Prince Harry 

Prince Harry may be a royal no more, but throughout his history as a public figure he has continuously used his status to bring attention to climate change. Whether visiting universities, wildlife habitats, or the United Nations, he has consistently preached the same message. While it’s no surprise that people like to hear from someone as high profile as he, why has he become a climate justice speaker of all things? 

While Harry himself is no climate expert, he is part of one of the most well-known families in the world. Furthermore, his listeners know that he has had access to some of the most privileged educational opportunities of anyone alive. His status essentially acts as a megaphone for the cause as he points listeners to existing research on the climate crisis. While the jury is still out as to whether Harry’s own activism is performative or genuine, he is emblematic of a greater truth about ethos.

Don’t sweat it if you’re not the literal son of a reigning monarch. You can apply Harry’s strategy to many different situations. Are you a respected expert in one field already? Do you feel that a certain issue or cause deserves awareness or advocacy within that field? By leveraging your reputation and credibility, you are well-positioned to be the catalyst for change.

Lily Gladstone

Celebrities often use their platforms for activism they are given a public forum. You can find this use of ethos all over the place, but we’ll focus on one particularly recent example! Actress Lily Gladstone used her speech at the SAG awards to advocate for causes important to her, addressing both her in person Hollywood audience and virtual viewers around the world. This particular awards ceremony carried special weight after the months-long SAG-AFTRA strike brought actors’ rights and concerns to the public eye.

Lily’s Screen Actors Guild award for best lead actress–the first of its kind won by a Native American actress–comes on the heels of her win at the Golden Globes last month. She is in the limelight, and she is ready to use it! She opens with a few words in the Blackfoot language. Not only is this an homage to her people who have historically had few opportunities to appear on such a stage, but it reminds her audience how historic a moment this is. She acknowledges the tough year that actors have faced, commending her fellow actors for their storytelling. Finally, she encourages her listeners to share stories, show empathy, and speak up for each other.

The actress is a well-suited advocate for these exhortations because of her professional and personal background. Her unique life experience, such as growing up on a Blackfeet reservation, gives her a platform of ethos like few other actors. As an icon in an sphere that has historically struggled with inclusion, she is making an impact just by being herself. If you’re interested in learning more about Diversity, Equity, and Inclusion in the speaking industry, listen here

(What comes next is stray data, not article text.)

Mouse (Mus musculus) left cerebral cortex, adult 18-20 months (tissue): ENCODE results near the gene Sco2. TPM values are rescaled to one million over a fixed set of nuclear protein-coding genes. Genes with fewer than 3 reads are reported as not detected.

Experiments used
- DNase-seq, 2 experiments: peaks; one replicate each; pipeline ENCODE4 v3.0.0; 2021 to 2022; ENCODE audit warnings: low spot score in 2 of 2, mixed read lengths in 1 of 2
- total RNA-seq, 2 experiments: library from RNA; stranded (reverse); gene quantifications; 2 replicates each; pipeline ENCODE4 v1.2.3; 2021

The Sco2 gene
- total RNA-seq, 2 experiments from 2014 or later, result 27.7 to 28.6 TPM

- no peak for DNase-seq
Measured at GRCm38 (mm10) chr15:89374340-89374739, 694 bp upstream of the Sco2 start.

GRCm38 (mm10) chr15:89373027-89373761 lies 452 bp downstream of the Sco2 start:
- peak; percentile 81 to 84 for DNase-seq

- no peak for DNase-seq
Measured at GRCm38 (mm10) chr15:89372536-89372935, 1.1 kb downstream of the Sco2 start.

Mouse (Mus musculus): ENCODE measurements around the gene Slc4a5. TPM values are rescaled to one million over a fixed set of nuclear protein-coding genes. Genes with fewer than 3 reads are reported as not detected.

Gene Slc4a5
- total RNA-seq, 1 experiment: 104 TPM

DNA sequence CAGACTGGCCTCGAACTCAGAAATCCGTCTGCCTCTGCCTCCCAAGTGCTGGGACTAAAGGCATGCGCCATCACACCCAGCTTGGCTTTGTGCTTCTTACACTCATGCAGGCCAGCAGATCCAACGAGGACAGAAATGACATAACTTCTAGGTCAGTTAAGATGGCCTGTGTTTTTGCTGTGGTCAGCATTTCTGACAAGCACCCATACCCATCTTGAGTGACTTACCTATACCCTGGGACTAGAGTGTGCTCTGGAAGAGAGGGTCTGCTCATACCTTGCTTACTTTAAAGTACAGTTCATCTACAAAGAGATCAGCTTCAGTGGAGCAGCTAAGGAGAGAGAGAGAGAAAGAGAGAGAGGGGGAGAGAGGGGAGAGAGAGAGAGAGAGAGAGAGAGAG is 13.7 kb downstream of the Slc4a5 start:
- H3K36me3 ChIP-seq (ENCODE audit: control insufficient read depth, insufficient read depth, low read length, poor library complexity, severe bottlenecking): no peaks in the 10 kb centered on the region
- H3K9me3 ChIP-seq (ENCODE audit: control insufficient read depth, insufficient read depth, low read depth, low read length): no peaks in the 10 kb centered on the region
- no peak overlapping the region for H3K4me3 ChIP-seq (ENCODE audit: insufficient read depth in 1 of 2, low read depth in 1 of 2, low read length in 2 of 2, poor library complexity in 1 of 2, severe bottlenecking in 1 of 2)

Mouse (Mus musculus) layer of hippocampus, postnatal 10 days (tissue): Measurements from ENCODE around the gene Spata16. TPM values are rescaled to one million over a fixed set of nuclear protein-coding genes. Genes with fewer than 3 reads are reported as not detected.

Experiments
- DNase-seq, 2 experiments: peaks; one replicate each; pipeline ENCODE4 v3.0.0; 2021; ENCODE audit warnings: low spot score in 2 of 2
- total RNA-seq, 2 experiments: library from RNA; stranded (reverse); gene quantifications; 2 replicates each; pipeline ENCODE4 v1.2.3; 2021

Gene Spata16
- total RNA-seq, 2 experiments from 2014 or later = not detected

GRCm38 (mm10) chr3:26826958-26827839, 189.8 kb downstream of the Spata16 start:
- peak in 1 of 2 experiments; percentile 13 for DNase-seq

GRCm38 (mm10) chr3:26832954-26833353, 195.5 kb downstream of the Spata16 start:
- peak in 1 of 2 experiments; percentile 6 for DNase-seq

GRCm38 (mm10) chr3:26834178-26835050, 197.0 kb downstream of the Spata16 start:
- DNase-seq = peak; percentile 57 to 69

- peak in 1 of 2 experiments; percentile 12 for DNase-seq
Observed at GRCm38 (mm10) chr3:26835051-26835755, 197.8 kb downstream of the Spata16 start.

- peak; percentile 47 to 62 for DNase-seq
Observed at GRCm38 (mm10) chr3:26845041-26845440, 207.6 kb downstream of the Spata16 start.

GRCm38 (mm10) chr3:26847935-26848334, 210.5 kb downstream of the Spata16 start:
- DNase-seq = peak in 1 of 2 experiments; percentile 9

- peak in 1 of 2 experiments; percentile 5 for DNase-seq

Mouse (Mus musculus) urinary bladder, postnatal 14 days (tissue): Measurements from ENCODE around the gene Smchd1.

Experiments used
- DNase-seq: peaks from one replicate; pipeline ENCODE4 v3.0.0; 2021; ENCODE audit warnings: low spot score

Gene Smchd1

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Jill Bolte Taylor

Dr. Jill Bolte Taylor isn’t a world leader, celebrity, Nobel prize winner, or royal. Her TED talk “My stroke of insight” is an amazing ethos example for very different reasons from the others we’ve listed. In fact, it combines two powerful sources of ethos. Bolte Taylor is both a professional brain scientist and a stroke survivor. This rare combination allows her to weave in scientific information about the difference between the right and left brain with her personal testimony. 

Most people know and love someone who has had a stroke. It’s estimated that one in four people will have one in their lifetime. But few people have experienced both the debilitating loss of self control and the profound sense of understanding that Jill Bolte Taylor describes. She helps to demystify strokes from both the experiential and scientific perspectives. Her talk is hopeful, rather than alarming–she draws conclusions about how society can become more harmonious through better understanding of the right and left brain. 

Hopefully, you haven’t experienced a traumatic medical event with grueling years of healing. Or maybe you have, but it doesn’t have an obvious connection to your field. Many speakers don’t realize how their unique stories can add an interesting or helpful angle to their talk. Audience members want to feel like they know you, even if they’ve never heard of you before you step on stage. Connecting personal stories to your message can create that feeling. This is what ethos is really all about–making your audience comfortable trusting you!

Conclusion

Now, before you slam your laptop shut and say “That was useless, I’m not a celebrity!” hear us out. These ethos examples aren’t supposed to give you a step-by-step template for appealing to your own character and credibility, because we can’t do that! (We can help you with step-by-step templates for other things, like speaker bios). Your identity, your experiences, and your expertise are entirely unique. Depending on the industry within which you speak and the topic you speak on, how your character shapes your content, delivery, and impact will vary hugely. 

What we mean to drive home with these examples of ethos in public speaking is that having established credibility will not only give you greater persuasive power over your audience, but will help you get access to bigger and bigger platforms. Sure, you’re probably not going to be as famous as Prince Harry or Malala. But if you position yourself as an expert and build your personal brand intentionally, you can be the “celebrity” in your particular niche.  All thanks to ethos.